# Grease Pencil Strokes Have Depth?

Hello, I’m a little confused. Grease Pencil is intended for 2D work, but I see that GP’s Stroke materials have depth (relative to the axis of the drawing) whereas fills are truly flat. See image below.

My black stroke was filled in with a puplish fill. The stroke has depth (and roundness), while the fill is a flat plane.

I’m assuming this is “just how strokes work,” but I’d like to know if there’s an option I’m overlooking to generate flat stroke shapes, or to flatten them after drawing. I tried scaling Y to 0, but that caused a uniform scaling of my GP samples along all axes.

Hi,

Sorry in advance, perhaps I didn’t get you that right, but from what I’ve understood, you wanna know if there’s any possibility to be able to draw something like a 3D figure, is that right?

Let me try to clarify my concern.

I’m trying to use GP to create 3D characters with the “perfectly flat” aesthetic of PaRappa the Rapper. See image below.

It seems that GP Strokes (or at least their samples/pixels) are volumetric in nature, and not actually 2D. Fills, on the other hand, appear to be perfectly flat.

Since posting, I’ve learned about the Outline tool, where you effectively trace a stroke. I also realize I can draw fill shapes instead of strokes.

Both of those options involve an awful lot of extra work over time, and the results are much less editable than strokes.

So, I’m trying to determine if there’s a way to flatten strokes and remove their visible depth.

You can use the outline modifier. Restrict its influence to the stroke material and you should get the flat shapes you are looking for.

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Maybe I’m not applying the modifier correctly, but it’s not achieving the desired results. Here is a quick GB doodle with no modifier applied:

Here it is with the modifier applied, and its settings:

Rather than outlining the strokes, it’s just converted the stroke to a fill, eliminating the lineart and leaving me with blobs. I’ll grant you, that it is at least flat, but I could just as easily have drawn with the fill in the first place and omitted the modifier.

Also, the Outline modifier apparently depends on the active camera, so if I rotate the camera at all, the end result distorts unpredictably.

Yeah, you are right. I didn’t really test it thoroughly, the modifier behaves somewhat… unexpected.
To be honest - I don’t really get your first doodle (the grey circle with the red one inside) but the camera dependency is really weird. To solve the latter it might be best to place the camera 90° in front and then apply the modifier at the end. Even then the result is kind of crumpled. I could make it comletely flat by scaling Y to zero and apply scale. No idea if that would solve the problem for you.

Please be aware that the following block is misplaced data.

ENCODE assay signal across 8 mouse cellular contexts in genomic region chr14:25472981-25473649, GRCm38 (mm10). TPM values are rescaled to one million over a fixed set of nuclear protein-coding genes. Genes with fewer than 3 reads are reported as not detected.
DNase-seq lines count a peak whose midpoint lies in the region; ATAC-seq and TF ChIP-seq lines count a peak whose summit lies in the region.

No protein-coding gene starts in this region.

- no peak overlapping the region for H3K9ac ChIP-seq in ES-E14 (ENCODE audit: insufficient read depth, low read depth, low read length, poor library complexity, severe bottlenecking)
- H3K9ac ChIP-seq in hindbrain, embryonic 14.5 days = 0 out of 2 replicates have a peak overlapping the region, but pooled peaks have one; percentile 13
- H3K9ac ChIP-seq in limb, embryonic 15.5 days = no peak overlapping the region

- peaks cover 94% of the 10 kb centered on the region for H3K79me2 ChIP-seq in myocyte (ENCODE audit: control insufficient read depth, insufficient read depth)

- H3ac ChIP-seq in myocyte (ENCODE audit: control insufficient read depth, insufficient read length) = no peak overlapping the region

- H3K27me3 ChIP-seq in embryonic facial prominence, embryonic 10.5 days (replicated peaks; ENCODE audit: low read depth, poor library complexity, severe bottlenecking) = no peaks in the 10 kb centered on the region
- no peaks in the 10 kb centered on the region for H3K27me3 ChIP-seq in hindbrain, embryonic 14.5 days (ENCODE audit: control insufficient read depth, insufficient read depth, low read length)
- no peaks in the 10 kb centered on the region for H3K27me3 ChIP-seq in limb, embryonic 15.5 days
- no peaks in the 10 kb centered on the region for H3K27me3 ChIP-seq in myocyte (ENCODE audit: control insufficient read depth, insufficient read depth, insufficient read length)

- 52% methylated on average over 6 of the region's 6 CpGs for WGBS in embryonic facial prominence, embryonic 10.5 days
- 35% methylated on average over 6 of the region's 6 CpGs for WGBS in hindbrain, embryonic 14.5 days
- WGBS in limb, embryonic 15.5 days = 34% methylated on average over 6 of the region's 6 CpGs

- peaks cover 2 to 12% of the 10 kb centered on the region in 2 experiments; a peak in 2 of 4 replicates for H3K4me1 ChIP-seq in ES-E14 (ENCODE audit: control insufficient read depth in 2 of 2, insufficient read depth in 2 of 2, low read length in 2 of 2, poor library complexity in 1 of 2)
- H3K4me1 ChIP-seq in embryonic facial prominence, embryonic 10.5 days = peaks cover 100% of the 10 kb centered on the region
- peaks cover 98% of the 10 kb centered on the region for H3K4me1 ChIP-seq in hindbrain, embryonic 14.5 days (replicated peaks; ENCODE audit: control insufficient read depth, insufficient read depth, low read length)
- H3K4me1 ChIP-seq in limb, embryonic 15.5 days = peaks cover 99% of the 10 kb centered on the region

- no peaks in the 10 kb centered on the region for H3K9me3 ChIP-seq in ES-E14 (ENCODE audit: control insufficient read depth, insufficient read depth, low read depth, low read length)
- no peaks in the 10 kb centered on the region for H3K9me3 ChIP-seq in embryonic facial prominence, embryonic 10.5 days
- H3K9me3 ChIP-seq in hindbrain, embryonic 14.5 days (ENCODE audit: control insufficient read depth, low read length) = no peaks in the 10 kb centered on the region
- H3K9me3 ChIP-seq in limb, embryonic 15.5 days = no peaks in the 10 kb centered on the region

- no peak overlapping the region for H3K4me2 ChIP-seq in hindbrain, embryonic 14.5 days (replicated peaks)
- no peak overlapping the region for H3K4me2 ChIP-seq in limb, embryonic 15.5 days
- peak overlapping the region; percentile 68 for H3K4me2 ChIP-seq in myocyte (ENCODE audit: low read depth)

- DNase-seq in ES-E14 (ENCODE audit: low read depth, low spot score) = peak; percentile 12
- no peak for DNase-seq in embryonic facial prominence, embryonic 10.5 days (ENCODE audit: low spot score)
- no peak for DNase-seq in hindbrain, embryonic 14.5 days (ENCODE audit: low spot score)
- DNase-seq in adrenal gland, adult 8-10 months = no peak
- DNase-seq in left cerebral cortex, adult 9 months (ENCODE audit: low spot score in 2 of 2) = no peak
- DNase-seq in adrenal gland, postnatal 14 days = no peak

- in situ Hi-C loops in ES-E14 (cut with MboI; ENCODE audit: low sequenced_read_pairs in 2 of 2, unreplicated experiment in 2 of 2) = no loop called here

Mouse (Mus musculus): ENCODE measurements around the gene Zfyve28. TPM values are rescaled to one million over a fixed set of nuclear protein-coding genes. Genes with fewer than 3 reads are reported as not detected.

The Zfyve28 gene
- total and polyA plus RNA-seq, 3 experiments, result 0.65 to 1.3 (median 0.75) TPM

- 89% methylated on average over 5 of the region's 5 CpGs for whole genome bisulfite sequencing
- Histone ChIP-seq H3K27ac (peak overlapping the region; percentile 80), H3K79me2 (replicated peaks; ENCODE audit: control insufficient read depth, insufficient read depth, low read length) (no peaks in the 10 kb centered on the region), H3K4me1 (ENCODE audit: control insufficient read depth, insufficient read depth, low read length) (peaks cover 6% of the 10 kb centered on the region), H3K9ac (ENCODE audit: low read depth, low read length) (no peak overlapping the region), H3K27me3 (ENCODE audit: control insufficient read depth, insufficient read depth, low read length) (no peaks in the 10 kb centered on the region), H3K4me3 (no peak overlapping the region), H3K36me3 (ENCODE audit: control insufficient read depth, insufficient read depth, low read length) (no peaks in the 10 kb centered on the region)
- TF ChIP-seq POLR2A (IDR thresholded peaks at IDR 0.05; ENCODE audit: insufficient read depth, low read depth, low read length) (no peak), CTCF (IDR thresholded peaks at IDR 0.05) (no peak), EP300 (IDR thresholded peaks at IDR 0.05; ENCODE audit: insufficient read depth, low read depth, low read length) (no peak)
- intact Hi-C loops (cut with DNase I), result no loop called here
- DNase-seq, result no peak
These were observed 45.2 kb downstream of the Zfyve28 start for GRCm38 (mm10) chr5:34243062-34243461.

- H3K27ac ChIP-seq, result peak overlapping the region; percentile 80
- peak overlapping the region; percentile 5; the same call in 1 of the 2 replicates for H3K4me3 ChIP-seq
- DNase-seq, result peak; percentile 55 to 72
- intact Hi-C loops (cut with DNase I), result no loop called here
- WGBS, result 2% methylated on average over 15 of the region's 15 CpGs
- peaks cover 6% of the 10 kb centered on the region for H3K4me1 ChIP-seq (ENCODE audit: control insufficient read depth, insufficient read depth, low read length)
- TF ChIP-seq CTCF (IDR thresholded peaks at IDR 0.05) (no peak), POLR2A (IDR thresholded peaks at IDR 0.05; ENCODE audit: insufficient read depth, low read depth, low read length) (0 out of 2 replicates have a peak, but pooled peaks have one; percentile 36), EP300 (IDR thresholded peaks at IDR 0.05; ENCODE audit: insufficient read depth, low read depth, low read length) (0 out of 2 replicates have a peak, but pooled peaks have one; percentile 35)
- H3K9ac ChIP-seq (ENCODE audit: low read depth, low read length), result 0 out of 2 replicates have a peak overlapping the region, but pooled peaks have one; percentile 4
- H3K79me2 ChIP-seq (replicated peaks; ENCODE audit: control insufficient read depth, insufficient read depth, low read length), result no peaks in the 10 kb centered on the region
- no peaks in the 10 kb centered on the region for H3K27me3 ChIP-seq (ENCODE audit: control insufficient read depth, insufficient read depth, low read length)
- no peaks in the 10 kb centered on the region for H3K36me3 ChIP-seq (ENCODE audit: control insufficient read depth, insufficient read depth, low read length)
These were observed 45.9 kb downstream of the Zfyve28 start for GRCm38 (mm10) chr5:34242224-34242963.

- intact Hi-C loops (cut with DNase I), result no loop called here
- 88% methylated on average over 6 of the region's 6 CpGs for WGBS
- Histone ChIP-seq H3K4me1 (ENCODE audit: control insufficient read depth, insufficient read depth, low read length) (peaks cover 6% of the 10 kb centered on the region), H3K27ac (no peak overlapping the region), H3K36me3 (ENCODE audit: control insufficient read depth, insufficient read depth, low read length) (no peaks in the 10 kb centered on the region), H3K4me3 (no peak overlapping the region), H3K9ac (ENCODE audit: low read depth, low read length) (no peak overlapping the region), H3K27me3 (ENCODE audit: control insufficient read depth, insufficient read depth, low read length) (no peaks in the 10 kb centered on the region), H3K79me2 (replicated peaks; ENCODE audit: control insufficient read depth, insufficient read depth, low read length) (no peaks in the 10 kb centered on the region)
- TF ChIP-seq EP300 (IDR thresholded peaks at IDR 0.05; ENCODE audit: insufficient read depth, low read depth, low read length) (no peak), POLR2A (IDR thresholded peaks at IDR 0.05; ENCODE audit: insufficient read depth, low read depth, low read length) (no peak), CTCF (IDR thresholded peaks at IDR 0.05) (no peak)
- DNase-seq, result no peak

Already tried that. At a certain point, the Stroke samples stop scaling if the scaling is consumed to Y, or of course disappear entirely if not constrained.

As to having geometry restrict the camera movement, that’s kind of a deal breaker in and of itself.

I’m getting the feeling that GP just won’t work for this kind of flat geometry, which is really bizarre.

Might be a compromise between strokes being some kind of hybrid 2D/3D thing. I like the system a lot, but it has some annoying limitations sprinkled in between. Let’s hope the new GP 3 they are working on will take care of some.

The nearest thing to a workaround I’ve thus far established for myself is to use the Outline tool (not the Outline Modifier!) from Edit Mode > Stroke > Outline, but it isn’t as simple as just using that feature.

Much like the Outline Modifier, the tool I’m referring to also seems to depend on point of view. Unlike the modifier, Stroke > Outline works from the current perspective of the 3D viewport used to trigger it.

You could, in other words, have x number of 3D viewports active in your Blender window, and you can go to Stroke > Outline from any one of them. The outline will then look perfectly outline from that perspective but totally incorrect from any different angle.

“Before,” noting which 3D Viewport I’m using to call up Stroke > Outline:

“After,” comparing left and right viewports: